Cotto: Here in the United States, we just had yet another presidential election. During this year’s Republican primaries, many marginal candidates found popular favor, and gained international attention because of their adherence to “true” conservatism. When it comes to political matters, do you find that the traditional left-right spectrum is a valid way of approaching complex situations?

Dr. Berman: One of my favorite historians is Jackson Lears, of Rutgers University. Here’s what he wrote in the New Republic in 1994: “In imagining more humane ways of life, why are recollections of the past held inferior to fantasies of the future? Perhaps because myths of progress continue to mesmerize intellectuals at all points on the political spectrum, from The Nation to the National Review.” This summarizes the problem pretty well, I think. 

Whether we are talking about Left or Right, Obama or Romney, the Tea Party or Occupy Wall Street, they all believe in the American Dream. Their definition of “progress” is strictly material, nothing more—and thus pretty impoverished as a concept. The argument is about how wealth should be distributed, or redistributed; it’s not about the fact that the Dream is an illusion. Both The Nation and the National Review talk about restoring the American Dream, when in fact what we need to do is abolish it. The whole premise is wrong, based on the notion of infinity—of permanent growth—which is not possible in the real world. 

As one colleague of mine has written, permanent growth means permanent crisis. The planet doesn’t have the resources for that, and it won’t be long until we run out of oil, and the fight for food, water, and energy will become quite violent (well, it is already). Both Left and Right think the latest software app is groovy. Both believe that our salvation lies in technological innovation and economic expansion, when the truth (as Nathaniel Hawthorne pointed out ages ago) is that this is the road to ruin. 

To go back to Question 3 for a moment, both see these things as universal truths; rarely do they talk of the limits to growth, or of the spiritual poverty that this “growth” and “progress” entail. For the most part, their focus is on the quantity of life, not the quality. Both ends of the political spectrum are enamored with, say, heart transplants, or the latest bit of medical technology. For them, this is “progress.” But neither side talks about how, when we were kids, doctors used to make home visits, take time with their patients, and get paid out of pocket, with no corporate intermediary. Reinstating all of that would be true progress, it seems to me, and it would affect many more Americans than those in need of the latest chic technological innovation.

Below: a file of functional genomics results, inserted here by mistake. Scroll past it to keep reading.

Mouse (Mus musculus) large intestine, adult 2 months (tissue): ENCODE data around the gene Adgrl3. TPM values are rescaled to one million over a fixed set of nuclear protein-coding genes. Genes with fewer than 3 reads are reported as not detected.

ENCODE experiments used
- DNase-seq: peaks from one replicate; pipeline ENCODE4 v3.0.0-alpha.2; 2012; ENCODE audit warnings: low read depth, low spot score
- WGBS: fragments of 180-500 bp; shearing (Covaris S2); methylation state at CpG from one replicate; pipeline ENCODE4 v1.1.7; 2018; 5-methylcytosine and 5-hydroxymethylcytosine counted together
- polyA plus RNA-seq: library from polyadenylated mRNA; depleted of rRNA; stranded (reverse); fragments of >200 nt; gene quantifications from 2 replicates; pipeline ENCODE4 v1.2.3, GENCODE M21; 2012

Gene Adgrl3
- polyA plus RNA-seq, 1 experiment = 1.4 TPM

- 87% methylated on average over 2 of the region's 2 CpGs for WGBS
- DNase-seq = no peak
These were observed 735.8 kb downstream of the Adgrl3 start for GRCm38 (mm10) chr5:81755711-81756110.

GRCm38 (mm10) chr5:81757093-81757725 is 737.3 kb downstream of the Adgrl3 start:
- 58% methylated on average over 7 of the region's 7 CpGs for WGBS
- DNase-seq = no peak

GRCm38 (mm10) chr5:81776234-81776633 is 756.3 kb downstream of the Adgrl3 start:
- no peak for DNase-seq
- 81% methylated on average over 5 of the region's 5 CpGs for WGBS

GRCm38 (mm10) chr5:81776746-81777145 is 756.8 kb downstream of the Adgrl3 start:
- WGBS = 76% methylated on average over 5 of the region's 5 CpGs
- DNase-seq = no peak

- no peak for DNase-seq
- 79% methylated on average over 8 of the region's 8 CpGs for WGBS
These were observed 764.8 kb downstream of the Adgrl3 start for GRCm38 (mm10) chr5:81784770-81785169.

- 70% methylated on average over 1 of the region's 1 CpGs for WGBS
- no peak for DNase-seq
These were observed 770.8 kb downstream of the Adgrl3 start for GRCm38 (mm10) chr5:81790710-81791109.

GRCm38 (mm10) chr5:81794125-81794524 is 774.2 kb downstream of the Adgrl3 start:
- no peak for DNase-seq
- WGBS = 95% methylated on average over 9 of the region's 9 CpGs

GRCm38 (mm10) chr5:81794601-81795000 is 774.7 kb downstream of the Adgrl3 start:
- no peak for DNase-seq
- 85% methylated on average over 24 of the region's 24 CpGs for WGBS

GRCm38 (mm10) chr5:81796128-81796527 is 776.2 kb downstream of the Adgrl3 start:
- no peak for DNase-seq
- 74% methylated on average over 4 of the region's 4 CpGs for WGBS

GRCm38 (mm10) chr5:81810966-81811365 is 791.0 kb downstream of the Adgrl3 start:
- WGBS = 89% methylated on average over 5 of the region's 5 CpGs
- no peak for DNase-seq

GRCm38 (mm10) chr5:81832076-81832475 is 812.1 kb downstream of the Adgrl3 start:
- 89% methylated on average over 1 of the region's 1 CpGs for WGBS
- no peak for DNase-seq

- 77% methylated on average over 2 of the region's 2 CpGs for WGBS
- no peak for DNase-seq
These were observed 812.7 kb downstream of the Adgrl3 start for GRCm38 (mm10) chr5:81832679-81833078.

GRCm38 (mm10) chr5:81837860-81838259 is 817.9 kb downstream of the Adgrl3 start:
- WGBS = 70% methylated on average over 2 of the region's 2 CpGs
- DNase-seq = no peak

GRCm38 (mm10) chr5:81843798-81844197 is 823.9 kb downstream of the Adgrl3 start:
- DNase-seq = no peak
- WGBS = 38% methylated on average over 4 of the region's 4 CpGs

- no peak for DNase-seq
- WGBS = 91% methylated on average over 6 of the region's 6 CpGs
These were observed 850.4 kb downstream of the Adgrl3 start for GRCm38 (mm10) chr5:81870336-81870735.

This business about recollections of the past that Prof. Lears refers to…In 1979 Peter Berg and I mounted a conference in San Francisco called “Listening to the Earth.” One of the speakers was Gary Snyder. I wanted to bait him a little, I remember, just to see what he’d say (I already knew the answer), so in a panel discussion I asked him if he didn’t think his Zen-environmental vision wasn’t a bit romantic, unrealistic. “You know,” he replied, “there are definite limits to always barreling forward, and taking no heed of the past. There will come a time when that won’t work, and we’ll have to check out the used parts bin, and recover some of the stuff we cavalierly threw away.”

Well, that time has come; it’s just that the Right and Left in the United States haven’t figured it out yet. And they may never do. How did Thomas Hobbes put it? “Hell is truth seen too late.”



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Joseph Cotto

Joseph F. Cotto is a social journalist by trade and student of history by lifestyle choice. He hails from central Florida, writing about political, economic, and social issues of the day. In the past, he was a contributor to Blogcritics Magazine, among other publications. He is currently at work on a book about American society.